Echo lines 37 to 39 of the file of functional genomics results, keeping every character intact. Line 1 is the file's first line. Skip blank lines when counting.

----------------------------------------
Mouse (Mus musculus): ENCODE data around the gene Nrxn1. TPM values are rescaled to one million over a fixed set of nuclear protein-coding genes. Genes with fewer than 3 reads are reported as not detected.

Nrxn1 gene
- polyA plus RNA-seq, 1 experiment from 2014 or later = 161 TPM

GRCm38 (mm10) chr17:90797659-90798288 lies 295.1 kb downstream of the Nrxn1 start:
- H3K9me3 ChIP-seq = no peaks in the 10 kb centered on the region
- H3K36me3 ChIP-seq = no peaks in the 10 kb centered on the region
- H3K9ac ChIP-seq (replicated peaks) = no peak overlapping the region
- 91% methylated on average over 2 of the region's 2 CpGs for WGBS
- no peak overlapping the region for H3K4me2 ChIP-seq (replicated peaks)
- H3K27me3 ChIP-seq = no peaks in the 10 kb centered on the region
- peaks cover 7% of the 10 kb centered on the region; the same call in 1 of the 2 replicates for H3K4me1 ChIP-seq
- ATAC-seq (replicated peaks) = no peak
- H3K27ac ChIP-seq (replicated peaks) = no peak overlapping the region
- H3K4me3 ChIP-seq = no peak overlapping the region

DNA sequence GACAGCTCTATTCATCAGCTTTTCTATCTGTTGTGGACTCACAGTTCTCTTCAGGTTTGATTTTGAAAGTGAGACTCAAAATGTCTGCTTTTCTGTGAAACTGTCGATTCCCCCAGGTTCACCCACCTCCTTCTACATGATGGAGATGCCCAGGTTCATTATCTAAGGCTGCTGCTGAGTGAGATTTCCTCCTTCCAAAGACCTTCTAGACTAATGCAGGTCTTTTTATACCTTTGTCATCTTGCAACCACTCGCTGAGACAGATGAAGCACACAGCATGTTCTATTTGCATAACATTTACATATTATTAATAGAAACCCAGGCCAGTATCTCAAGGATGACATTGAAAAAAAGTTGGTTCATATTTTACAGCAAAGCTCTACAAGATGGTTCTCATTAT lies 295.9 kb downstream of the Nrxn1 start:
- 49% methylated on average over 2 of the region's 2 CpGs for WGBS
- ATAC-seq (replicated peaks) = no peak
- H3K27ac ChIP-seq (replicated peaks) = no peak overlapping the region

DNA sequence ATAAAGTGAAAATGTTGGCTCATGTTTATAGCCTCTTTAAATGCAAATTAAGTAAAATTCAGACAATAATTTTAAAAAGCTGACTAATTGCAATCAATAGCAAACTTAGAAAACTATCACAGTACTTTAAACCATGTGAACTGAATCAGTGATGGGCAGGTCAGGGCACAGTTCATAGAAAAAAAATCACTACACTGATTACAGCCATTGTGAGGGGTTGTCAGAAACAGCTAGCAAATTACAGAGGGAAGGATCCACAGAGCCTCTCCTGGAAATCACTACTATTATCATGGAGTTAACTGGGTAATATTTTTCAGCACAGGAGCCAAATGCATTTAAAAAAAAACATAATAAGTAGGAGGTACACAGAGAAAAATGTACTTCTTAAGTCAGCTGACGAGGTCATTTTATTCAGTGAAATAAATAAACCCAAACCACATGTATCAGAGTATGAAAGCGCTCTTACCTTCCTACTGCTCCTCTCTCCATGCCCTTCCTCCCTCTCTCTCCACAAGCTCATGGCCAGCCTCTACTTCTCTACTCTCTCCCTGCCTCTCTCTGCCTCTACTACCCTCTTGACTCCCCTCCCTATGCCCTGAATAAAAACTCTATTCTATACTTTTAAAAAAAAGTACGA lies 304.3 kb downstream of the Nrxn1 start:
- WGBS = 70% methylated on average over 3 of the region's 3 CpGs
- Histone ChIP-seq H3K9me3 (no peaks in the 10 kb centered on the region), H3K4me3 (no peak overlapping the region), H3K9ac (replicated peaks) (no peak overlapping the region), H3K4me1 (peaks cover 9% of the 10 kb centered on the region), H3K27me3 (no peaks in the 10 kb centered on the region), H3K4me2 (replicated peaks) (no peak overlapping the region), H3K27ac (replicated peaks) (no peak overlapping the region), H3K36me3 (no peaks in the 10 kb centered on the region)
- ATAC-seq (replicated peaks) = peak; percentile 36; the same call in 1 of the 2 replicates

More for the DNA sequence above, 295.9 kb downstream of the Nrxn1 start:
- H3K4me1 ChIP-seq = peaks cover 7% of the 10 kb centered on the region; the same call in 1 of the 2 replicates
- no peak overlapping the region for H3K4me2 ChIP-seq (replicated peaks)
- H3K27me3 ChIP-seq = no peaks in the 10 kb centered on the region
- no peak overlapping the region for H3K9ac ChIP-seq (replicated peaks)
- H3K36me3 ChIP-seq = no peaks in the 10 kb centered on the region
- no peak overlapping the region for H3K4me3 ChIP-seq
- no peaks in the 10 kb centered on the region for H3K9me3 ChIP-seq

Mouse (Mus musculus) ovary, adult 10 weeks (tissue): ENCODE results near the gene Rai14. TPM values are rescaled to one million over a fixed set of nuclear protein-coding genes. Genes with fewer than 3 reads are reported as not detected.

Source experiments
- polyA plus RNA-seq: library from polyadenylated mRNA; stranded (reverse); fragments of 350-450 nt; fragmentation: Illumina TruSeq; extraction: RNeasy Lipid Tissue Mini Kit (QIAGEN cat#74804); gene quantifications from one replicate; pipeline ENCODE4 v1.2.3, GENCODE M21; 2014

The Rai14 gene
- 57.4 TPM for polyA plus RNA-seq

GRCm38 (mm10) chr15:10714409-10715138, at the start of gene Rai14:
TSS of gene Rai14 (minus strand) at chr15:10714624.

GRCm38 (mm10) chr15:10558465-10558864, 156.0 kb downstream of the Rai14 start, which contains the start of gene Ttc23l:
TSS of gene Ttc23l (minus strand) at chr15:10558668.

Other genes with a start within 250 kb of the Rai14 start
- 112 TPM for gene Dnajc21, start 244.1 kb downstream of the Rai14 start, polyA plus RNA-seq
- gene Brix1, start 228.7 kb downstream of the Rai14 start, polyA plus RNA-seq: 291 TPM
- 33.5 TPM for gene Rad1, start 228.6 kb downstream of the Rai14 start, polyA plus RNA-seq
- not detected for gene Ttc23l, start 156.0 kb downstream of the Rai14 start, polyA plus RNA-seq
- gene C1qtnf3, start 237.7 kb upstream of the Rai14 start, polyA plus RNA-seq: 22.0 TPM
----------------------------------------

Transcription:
TSS of gene Rai14 (minus strand) at chr15:10714624.

GRCm38 (mm10) chr15:10558465-10558864, 156.0 kb downstream of the Rai14 start, which contains the start of gene Ttc23l:
TSS of gene Ttc23l (minus strand) at chr15:10558668.